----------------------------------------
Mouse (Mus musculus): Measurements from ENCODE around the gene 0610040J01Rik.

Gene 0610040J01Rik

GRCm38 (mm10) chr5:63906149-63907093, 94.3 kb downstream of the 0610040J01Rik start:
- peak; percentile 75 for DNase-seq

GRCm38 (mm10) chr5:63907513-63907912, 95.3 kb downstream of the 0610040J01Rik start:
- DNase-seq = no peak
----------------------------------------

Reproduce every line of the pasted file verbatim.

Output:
Mouse (Mus musculus): Measurements from ENCODE around the gene 0610040J01Rik.

Gene 0610040J01Rik

GRCm38 (mm10) chr5:63906149-63907093, 94.3 kb downstream of the 0610040J01Rik start:
- peak; percentile 75 for DNase-seq

GRCm38 (mm10) chr5:63907513-63907912, 95.3 kb downstream of the 0610040J01Rik start:
- DNase-seq = no peak